Still, that has no bearing on Charles Soule’s story, which was an ode to one of the most popular comic book characters of all time…and a beautiful example of that double-paged cinematic storytelling that was the bees knees in the early 2000’s but gradually fell away at the turn of the decade. So it’s fitting, then, that Charles Soule gets to bring the character back proper.  He’s been back for months now, making appearances here and there but always just missing heroes while they’re doing something major, but no one realized it until this comic.

They’ve made a big deal of Wolverine’s body being something that a lot of dangerous people would love to get a hold of, and so now the Marvel hero community has to do their job in tracking him down. And while the opening part of this issue is a cool fight scene between the X-Men and the Reavers, brought to life beautifully by David Marquez, it’s actually the back up that I like the most. Kitty goes to see Tony Stark to get help in finding Logan, and Logan suggests reassembling the New Avengers roster.

I was never a fan of the New Avengers–basically it just felt like an excuse to throw all the most popular characters onto the Avengers onto one comic–but I do like what this says.  In Death of Wolverine, Charles Soule brought back all these elements of 90s’s Wolverine as we worked backwards through his history until the character died. Now, unless I miss my guess, he seems to be working forward in Wolverine’s history from the 2000’s on until we get to him being brought back properly. And there’s a beautiful symmetry to that kind of storytelling you have to appreciate.

Invincible Iron Man #599
Writer: Brian Michael Bendis
Artists: Stefano Caselli & Alex Maleev
Color Artists: Marte Gracia & Alex Maleev

I’ve gone back and forth on Bendis’ Iron Man. When it first started, he was restoring a lot of elements that made me feel like I was reading old school Iron Man.  But the longer that went on, the more he started bringing in his own stuff, the more things got dragged down by “big events”, and the harder a read it became. Much as I love Ironheart, I still missed my favorite Marvel superhero, and was looking forward to having him back.  Unfortunately, the Search for Tony Stark felt endless thanks to the decompressed storytelling and the fact that Infamous Iron Man’s storyline dovetailed into Invincible’s and the book didn’t get any bigger.

Nevertheless, this issue makes up for that by doing a lot at once. Tony Stark comes back, and we learn that his body is completely back to normal again instead of him being essentially a superhuman. This is good, and resets the table for whatever adventures Dan Slott has prepared when we start things in June.   We learn what happened to Tony’s dad, then what really happened to Tony’s dad, even if that plotline probably ends in next issue.  We see Riri meet up with Toni Ho, and Toni reveal she’s been working with Leonardo Da Vinci.  I sincerely, sincerely hope that that’s a subplot that plays out in its own mini-series and isn’t just some random supervillain who gets punched in the face next month.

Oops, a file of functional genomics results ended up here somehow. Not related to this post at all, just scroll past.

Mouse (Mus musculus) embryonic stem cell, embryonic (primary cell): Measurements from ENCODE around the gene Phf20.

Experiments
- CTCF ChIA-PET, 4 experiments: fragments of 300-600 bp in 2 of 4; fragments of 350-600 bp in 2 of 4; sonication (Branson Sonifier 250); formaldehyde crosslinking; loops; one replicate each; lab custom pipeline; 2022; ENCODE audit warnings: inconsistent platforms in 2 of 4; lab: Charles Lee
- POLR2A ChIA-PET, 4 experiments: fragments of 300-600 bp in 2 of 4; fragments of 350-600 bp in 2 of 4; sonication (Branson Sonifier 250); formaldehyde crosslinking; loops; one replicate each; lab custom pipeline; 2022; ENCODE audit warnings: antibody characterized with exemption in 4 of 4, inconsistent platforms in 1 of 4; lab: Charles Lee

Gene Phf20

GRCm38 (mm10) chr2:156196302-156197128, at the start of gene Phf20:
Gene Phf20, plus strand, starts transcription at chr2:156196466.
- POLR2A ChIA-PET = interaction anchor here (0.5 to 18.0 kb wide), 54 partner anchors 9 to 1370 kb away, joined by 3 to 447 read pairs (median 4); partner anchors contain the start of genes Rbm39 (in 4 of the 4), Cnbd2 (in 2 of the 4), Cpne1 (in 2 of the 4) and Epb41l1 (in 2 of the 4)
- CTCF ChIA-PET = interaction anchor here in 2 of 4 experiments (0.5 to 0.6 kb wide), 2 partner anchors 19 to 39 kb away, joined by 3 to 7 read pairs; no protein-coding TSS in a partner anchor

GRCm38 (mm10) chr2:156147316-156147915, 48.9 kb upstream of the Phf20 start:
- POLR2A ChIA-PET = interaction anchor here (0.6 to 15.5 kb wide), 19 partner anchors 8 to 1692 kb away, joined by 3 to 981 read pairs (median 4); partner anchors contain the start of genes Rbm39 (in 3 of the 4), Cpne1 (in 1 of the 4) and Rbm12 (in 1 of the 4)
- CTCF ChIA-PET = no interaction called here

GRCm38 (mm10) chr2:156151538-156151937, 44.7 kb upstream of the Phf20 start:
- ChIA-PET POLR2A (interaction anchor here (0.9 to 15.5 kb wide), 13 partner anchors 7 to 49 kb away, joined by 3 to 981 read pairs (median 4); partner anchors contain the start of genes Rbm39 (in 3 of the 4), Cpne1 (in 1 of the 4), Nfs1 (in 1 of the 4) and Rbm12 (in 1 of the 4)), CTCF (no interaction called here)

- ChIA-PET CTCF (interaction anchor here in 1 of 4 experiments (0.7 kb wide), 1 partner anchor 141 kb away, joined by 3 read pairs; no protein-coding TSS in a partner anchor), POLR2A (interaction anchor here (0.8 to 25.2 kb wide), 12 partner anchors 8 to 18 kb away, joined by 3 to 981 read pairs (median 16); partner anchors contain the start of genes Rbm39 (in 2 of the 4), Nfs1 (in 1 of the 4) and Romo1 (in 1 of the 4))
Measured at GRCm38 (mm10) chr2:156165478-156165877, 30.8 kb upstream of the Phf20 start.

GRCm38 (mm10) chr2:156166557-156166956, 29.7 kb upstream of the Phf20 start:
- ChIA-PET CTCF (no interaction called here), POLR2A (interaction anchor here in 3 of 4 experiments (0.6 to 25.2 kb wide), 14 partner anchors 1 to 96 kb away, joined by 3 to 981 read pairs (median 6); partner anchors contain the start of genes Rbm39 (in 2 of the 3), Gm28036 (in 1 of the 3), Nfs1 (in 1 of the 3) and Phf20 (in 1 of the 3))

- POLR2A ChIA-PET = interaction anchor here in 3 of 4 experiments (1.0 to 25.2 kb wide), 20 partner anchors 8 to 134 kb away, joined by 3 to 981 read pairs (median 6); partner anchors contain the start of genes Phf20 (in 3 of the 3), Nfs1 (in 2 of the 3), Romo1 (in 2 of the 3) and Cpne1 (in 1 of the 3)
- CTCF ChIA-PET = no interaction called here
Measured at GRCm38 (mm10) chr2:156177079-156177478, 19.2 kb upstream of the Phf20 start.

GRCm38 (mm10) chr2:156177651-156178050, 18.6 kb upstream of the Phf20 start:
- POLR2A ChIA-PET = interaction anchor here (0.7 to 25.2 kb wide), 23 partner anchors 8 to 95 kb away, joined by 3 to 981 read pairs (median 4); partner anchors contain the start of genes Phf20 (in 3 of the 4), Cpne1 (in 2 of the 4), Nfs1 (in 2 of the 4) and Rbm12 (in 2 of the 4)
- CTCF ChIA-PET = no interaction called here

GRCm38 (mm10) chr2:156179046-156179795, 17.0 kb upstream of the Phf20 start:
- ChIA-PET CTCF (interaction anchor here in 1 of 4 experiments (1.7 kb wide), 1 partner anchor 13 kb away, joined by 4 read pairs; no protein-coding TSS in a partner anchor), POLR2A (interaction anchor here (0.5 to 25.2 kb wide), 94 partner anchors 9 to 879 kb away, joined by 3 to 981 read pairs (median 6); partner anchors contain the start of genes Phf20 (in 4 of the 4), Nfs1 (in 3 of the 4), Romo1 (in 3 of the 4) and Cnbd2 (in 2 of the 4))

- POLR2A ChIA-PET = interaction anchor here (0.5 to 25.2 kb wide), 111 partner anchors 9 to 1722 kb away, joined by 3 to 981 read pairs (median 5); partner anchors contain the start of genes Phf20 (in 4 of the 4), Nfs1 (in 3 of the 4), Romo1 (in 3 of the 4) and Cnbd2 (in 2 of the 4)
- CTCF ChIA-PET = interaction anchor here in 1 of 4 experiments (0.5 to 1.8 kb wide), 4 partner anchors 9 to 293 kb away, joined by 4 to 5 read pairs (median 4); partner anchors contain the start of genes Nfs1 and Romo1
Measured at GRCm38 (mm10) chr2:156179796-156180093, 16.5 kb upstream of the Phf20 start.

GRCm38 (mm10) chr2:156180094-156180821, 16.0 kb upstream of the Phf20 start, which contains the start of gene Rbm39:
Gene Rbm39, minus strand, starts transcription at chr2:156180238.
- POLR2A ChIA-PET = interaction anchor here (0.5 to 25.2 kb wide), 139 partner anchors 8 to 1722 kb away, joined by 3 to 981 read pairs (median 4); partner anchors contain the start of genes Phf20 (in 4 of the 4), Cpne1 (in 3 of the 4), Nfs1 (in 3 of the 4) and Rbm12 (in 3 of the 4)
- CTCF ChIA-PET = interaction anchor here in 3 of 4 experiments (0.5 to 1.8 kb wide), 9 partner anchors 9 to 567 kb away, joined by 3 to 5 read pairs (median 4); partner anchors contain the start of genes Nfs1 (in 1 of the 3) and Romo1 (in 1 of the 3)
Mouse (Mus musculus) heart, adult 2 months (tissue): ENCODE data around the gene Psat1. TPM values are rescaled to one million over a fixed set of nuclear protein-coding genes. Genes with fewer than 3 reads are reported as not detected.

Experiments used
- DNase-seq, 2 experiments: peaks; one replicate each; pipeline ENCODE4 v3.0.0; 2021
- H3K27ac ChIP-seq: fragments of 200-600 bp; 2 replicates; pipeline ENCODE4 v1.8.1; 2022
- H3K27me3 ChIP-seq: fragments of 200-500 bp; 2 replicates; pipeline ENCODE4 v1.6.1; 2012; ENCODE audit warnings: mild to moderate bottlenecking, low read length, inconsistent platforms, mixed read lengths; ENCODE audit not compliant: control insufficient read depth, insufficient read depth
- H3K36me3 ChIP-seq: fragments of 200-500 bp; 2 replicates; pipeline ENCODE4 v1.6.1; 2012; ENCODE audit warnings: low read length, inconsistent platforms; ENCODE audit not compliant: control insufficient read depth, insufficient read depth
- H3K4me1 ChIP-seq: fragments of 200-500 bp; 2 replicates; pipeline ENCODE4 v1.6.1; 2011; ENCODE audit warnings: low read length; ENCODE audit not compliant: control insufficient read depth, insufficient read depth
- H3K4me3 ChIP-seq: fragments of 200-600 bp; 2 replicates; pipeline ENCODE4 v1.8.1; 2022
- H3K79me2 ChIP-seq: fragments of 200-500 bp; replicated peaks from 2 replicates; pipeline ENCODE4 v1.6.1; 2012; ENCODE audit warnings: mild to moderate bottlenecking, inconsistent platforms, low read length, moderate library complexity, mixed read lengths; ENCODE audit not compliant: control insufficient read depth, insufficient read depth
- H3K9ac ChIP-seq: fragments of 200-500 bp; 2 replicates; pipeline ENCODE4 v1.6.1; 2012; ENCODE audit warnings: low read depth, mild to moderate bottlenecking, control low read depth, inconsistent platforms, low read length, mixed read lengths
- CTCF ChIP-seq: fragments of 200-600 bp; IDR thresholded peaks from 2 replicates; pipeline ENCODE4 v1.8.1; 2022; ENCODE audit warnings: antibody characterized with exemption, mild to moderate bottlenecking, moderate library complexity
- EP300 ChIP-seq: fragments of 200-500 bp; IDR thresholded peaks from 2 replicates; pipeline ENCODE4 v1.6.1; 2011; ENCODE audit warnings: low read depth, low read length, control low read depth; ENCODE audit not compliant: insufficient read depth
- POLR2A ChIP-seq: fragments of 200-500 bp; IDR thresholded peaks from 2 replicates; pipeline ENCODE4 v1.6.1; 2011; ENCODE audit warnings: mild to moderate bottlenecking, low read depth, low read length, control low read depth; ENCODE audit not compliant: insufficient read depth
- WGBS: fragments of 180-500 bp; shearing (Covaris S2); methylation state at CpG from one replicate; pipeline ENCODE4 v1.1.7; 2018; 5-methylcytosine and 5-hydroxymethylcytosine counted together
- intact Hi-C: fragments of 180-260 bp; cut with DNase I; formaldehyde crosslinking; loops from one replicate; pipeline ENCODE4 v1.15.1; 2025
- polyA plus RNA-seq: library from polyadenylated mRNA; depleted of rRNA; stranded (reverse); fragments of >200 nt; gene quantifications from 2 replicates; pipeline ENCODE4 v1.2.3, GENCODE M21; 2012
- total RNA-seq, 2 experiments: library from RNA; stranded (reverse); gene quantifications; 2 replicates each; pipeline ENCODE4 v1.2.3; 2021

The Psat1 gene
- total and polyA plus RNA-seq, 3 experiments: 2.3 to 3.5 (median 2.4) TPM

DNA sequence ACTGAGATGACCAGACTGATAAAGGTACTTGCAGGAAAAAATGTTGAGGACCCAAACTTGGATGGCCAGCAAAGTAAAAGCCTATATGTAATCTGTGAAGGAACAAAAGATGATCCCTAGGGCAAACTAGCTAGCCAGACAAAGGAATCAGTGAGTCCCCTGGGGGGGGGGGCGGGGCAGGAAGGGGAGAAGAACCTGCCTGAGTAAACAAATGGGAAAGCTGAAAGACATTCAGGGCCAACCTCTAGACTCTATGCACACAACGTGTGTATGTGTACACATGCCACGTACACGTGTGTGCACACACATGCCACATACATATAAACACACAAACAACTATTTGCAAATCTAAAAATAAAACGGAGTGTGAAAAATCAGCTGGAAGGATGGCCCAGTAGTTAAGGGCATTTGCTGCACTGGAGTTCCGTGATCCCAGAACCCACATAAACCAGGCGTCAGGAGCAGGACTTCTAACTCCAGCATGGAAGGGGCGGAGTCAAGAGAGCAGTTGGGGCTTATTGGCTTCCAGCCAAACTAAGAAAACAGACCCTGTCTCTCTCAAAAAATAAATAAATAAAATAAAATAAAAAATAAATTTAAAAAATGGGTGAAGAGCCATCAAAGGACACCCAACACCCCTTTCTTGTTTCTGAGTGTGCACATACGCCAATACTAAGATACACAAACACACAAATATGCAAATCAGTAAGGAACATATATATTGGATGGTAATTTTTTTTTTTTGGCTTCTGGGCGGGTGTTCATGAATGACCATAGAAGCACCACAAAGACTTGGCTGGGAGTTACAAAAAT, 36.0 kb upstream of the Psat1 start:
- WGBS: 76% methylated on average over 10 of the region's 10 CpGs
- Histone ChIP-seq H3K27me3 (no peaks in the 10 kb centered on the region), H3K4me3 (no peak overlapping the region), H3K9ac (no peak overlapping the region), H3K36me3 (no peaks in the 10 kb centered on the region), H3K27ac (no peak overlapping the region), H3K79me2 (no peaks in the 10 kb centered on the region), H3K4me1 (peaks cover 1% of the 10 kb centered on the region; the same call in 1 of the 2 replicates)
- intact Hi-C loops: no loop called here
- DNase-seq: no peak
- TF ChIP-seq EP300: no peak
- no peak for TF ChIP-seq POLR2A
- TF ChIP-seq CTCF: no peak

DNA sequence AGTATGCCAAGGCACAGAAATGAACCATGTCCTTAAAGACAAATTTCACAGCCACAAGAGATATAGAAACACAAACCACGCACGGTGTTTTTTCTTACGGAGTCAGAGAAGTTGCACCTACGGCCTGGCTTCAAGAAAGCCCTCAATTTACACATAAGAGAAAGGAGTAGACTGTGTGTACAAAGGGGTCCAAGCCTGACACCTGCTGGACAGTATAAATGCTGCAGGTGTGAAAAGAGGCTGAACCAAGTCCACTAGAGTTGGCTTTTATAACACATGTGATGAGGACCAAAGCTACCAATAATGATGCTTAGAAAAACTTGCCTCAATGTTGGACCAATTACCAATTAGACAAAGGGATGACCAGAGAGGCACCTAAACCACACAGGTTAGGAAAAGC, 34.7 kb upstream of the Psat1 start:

But the biggest thing? This issue hints at Tony potentially bringing back James Rhodes.  Tony describes what he’s thinking of as an “extremely selfish thing to do”, and if that’s what he’s planning…he’s right.  But so what? We readers are selfish, refusing to let these characters move on and make new ones. And if Tony’s back, then I’m gonna want my second favorite character back working alongside him.  Plus, if Rhodey’s back, the Iron Man franchise would be healthier than it’s been in years in terms of supporting cast. No one wanted him dead anyway, let’s do this.

Justice League of America #29
“Finale”
Writer: Steve Orlando
Artist: Hugo Petrus
Colors: HI-FI

A bigger selection of scrubs you’ll never find. Well, at least half of them are. The other half are former Leaguers who’re slumming it until someone gets on the main comic and likes them enough to put them back on a proper team. Seriously though, with No Justice on the way, we’re winding down both Justice League and both Titans books while gearing up to get ready for what comes in the aftermath of that mini-event.

From the looks of things, we’re continuing the trend of making the DC Universe feel more like a community of heroes instead of a bunch of disparate characters all operating in the same universe but barely knowing one another. It’s more turning the clock back, but despite how cool the future Justice League line-up looks, it’s still been lacking in terms of offering something completely new and unique. Could that be found in the Justice Foundation, a collection of new, lesser-known, and underused characters? Hopefully. But as of right now there’s no book called Justice Foundation in sight just yet, so let’s see where that ends up. In the meantime, time for me to go Google the lady that stole Superman’s Electric Bogaloo suit.

The Flash #45
“After the Storm”